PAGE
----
Visiting a pediatric dentistry office with your child ensures his or her future relationship with oral hygiene and dentists, in general. Whenever your child suffers from oral injuries, consider making an appointment with your pediatric dentist to uncover any underlying problems. For instance, injuries to the tongue and teeth could indicate a deeper jaw or…
How to Prepare a Child for Dental Injury Treatment
Injuries to the teeth are relatively common in children, occurring after sports, fights, falls, or vehicle accidents. A pediatric dentistry visit is the most appropriate option for evaluating an injury that has impacted a child's mouth. Any injury can be frightening, so children should be prepared for the treatment process.
How to prepare a child for dental injury treatment
The most important thing you can do to prepare your child for pediatric dentistry treatment for an injury is to explain the treatment process. Treatment procedures will vary depending on the type of injury.
Dislocated primary tooth
Loosened front teeth are a common dental injury. Treatment for this type of emergency issue focuses on the prevention of additional damage to the teeth. A loose tooth will usually heal on its own in time and can be left in place if it is not interfering with the bite. However, if the tooth is a primary tooth and is extremely loose, it should be removed to avoid falling out and causing choking or other injuries.
Broken primary tooth
A broken primary tooth could involve damage to the blood vessels or nerves, requiring prompt pediatric dentistry treatment. The tooth's rough edges should be smoothed and the broken part may be repaired with resin in the same tooth color. The dentist may also opt to remove the tooth if the damage is too severe.
Dislocated permanent tooth
If a permanent tooth is lost, it is a true dental emergency requiring immediate treatment. Prompt treatment is critical when it comes to saving the permanent tooth. Most teeth that are placed back in the socket in the first five minutes after the injury can be saved. Anyone on the scene of the accident can attempt to place the tooth back in its socket after rinsing with tap water or saline. If replacing the tooth is not possible, store the tooth in cold milk or a container of saliva. The sooner the tooth is reimplanted, the more likely it is that it can be saved.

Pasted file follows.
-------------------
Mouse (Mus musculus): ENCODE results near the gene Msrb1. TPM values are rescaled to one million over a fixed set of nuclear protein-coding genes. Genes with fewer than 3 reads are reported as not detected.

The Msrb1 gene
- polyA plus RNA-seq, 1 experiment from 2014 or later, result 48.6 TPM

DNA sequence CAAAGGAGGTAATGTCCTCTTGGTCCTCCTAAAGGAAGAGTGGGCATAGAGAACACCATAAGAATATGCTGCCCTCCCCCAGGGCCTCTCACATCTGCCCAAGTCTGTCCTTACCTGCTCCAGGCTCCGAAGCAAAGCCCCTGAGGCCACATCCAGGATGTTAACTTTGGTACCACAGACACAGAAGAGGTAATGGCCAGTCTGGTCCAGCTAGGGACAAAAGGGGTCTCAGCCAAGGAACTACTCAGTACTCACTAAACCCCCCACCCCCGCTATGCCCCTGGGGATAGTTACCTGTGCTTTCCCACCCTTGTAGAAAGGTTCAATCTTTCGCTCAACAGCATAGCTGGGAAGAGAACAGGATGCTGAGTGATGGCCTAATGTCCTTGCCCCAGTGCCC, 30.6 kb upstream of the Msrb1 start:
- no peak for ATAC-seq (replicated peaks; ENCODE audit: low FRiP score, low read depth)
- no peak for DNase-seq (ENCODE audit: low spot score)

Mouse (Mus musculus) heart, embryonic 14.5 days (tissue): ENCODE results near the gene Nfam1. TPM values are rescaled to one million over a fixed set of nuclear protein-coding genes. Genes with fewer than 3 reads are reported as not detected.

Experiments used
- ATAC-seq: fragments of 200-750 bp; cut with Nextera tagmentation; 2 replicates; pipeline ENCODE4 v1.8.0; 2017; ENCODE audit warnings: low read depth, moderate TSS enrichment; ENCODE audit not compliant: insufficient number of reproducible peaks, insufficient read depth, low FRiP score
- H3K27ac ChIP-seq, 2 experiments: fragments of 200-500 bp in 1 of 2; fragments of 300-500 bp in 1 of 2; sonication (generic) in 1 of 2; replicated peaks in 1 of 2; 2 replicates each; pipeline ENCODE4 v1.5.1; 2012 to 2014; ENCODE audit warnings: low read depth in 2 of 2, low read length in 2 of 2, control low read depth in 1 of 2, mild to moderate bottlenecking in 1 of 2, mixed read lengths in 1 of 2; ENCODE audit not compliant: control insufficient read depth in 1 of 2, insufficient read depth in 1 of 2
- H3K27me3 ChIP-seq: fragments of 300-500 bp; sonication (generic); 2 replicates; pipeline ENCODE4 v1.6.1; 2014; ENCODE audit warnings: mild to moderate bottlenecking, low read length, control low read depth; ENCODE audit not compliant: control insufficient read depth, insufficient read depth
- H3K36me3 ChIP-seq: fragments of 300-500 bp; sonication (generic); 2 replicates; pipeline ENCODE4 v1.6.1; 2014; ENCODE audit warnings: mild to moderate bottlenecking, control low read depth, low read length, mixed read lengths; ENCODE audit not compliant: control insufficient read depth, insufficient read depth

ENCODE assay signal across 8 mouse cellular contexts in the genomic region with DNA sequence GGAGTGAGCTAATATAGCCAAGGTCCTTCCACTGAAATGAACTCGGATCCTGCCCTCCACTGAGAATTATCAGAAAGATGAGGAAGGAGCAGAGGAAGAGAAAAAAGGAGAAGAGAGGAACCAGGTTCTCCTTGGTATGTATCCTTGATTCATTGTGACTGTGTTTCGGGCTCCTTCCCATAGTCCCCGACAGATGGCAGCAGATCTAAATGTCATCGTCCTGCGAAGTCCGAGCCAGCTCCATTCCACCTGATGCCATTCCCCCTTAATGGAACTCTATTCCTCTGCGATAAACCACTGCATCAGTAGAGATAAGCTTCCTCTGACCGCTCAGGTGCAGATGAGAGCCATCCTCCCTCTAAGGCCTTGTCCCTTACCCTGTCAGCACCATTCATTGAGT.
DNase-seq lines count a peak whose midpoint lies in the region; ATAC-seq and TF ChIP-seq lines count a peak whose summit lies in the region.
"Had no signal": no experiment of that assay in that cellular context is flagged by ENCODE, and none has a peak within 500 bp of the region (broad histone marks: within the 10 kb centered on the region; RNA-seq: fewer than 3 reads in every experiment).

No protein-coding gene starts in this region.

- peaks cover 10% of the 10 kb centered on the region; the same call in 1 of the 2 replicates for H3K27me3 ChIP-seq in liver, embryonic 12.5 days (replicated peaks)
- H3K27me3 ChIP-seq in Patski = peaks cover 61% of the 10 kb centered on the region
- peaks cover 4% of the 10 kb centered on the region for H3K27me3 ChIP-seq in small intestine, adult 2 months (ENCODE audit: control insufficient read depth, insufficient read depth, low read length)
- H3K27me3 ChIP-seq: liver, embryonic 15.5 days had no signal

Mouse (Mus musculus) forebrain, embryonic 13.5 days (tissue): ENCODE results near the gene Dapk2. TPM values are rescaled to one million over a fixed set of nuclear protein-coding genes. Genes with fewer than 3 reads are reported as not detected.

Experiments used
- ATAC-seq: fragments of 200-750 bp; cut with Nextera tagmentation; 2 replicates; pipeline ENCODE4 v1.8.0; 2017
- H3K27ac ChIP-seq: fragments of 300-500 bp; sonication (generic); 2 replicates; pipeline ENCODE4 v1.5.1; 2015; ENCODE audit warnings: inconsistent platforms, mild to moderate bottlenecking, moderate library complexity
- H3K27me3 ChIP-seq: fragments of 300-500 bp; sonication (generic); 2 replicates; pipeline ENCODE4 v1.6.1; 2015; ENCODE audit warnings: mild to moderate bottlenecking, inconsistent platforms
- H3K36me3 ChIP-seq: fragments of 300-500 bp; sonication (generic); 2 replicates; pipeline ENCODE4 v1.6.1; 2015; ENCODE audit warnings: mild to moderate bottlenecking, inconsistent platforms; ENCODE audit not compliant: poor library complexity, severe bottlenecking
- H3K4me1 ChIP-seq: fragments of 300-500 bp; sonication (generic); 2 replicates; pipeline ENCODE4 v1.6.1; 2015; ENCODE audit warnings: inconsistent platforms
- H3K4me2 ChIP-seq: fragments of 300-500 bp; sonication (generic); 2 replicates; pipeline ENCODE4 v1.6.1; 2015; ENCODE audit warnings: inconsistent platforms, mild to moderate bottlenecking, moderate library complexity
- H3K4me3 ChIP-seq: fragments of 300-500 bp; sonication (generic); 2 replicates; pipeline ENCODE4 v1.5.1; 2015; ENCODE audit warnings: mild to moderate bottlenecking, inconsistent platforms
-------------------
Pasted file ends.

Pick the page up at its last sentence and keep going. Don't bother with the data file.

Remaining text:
Loose permanent tooth
If a loose permanent tooth impacts the child's bite, prompt pediatric dentistry treatment is important. Usually, the tooth can be repositioned, but the child should be prepared for the possible use of stitches and the likelihood of potentially uncomfortable follow-up treatments (including root canals) to ensure the tooth's stability over time.
Broken permanent teeth
A broken tooth necessitates a trip to the dentist as soon as possible. If the broken tooth displays sensitivity to hot or cold, it should be treated as an urgent case. Tooth fragments should be preserved for attempted reattachment. If the fragments are not available or are insufficient for repair, a composite resin may be used to fix the tooth.
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No one anticipates an injury to a child's tooth or mouth, but such injuries are very common. After you tend to the child's immediate physical and emotional well-being, prepare them for the upcoming pediatric dentistry visit by explaining what their procedure will entail. Knowing what to expect will help to ease anxiety and make the injury treatment proceed more smoothly.
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